Paul VI denounced “those who try to knock the Church down from within” and he began to cite the books of Louis Bouyer, “The Decomposition of Catholicism” and “Religieux et Clercs contre Dieu.”
To his friend Jean Guitton, he confided: “There is a great turmoil in this moment in the world and in the Church, and what is in question is the faith. I find myself, now, repeating the obscure phrase of Jesus in the Gospel of Saint Luke: “When the Son of man returns, shall He still find faith upon earth?” What strikes me when I consider the catholic world,” the Pope continued, “is that inside Catholicism there seems to sometimes prevail a mentality of the non-catholic type, and it might happen that this non-catholic thought within Catholicism becomes stronger tomorrow. But it shall never represent the thought of the Church.”
Then, thanks be to God, there arrived John Paul II and Joseph Ratzinger. The Barque of Peter was tirelessly repaired, the compass of the Faith found its way and a generation of young people experienced anew the beauty of Christianity.
But this was the spring which was bitten by some sort of powerful and obscure frost, which for the first time in the history of the Church, placed before us the drama of a “Pope emeritus” self-imprisoned in the Vatican and of a “bishop dressed in white” which was acclaimed by all the eternal enemies of the Catholic Faith, who has brought the Church into a submission with the worldly ideologies of the 70’s (having even re-exhumed the theology of liberation and its founder Gutierrez, which now pontificates from the Vatican).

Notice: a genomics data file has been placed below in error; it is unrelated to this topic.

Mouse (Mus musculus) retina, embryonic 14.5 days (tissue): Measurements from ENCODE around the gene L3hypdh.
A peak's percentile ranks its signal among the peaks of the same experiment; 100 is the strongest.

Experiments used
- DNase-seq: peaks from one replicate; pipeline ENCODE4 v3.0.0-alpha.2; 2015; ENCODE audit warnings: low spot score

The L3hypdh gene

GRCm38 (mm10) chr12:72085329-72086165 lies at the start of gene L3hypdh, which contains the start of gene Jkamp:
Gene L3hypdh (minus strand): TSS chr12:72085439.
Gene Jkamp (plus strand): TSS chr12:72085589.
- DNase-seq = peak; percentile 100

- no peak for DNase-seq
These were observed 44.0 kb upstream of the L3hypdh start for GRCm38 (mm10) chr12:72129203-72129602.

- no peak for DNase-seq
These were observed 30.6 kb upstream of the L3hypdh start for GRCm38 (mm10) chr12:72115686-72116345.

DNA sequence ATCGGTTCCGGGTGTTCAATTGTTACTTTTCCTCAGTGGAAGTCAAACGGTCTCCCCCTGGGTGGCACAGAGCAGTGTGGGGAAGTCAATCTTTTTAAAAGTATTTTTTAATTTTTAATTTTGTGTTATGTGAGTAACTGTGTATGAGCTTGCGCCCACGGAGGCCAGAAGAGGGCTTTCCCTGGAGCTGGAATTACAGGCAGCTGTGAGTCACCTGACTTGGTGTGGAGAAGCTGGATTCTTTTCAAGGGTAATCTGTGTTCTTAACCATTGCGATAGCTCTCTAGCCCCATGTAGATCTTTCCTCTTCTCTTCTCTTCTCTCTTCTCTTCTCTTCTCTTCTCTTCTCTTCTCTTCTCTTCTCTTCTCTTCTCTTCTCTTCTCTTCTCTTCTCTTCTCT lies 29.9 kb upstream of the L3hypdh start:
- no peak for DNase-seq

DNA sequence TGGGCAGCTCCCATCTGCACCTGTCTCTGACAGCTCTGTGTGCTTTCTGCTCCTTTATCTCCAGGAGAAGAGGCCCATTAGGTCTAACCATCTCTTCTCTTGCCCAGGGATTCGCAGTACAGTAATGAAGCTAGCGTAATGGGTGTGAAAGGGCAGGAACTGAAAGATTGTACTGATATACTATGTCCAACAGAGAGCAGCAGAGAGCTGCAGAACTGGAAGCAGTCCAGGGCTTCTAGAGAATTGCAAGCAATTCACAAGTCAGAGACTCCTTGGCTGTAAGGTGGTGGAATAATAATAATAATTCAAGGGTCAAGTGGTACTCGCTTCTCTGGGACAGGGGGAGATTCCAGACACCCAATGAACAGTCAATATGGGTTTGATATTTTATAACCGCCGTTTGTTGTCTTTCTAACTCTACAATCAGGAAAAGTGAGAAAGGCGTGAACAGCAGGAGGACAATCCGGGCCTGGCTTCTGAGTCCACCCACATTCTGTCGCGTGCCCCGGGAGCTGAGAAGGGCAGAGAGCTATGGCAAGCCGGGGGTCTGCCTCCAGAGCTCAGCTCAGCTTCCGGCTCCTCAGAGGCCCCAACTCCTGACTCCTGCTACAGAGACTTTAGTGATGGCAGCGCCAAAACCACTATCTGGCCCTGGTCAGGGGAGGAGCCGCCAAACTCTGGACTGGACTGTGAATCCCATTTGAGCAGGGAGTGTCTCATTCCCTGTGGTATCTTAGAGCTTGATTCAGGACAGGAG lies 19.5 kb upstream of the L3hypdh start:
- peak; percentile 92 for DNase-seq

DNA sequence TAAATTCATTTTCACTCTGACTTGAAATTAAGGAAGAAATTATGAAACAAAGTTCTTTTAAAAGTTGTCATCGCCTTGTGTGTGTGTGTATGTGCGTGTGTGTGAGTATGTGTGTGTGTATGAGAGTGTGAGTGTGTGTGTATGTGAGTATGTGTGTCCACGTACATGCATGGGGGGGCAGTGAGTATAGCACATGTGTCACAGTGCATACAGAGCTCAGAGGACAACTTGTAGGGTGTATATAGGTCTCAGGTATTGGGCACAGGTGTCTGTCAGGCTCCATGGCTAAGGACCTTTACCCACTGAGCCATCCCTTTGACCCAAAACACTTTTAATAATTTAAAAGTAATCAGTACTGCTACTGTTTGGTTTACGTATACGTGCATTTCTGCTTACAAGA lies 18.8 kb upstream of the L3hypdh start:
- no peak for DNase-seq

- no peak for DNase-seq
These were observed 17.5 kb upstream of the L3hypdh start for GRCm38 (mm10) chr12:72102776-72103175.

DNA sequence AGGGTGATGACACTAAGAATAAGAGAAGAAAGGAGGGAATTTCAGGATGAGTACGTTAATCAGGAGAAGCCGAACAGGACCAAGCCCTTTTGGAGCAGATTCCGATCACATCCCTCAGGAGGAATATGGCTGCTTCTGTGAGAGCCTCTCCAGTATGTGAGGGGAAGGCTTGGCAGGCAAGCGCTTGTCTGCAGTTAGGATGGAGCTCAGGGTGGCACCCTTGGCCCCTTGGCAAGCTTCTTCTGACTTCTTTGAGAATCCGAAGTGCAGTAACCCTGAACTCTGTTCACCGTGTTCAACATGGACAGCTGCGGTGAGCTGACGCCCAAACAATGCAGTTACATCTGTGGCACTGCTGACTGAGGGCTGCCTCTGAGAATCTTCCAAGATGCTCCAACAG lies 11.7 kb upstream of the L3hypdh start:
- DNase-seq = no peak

We seem to have reached the final abyss. Unless God….
(Published in the Libero, May 24, 2015: this English translation is currently unapproved, but if the author gives us some corrections, it will be amended in the next few days. — The translator, while not agreeing with all of the authors judgements, nevertheless believes that the article poses significant contributions to Catholic thought for the present hour).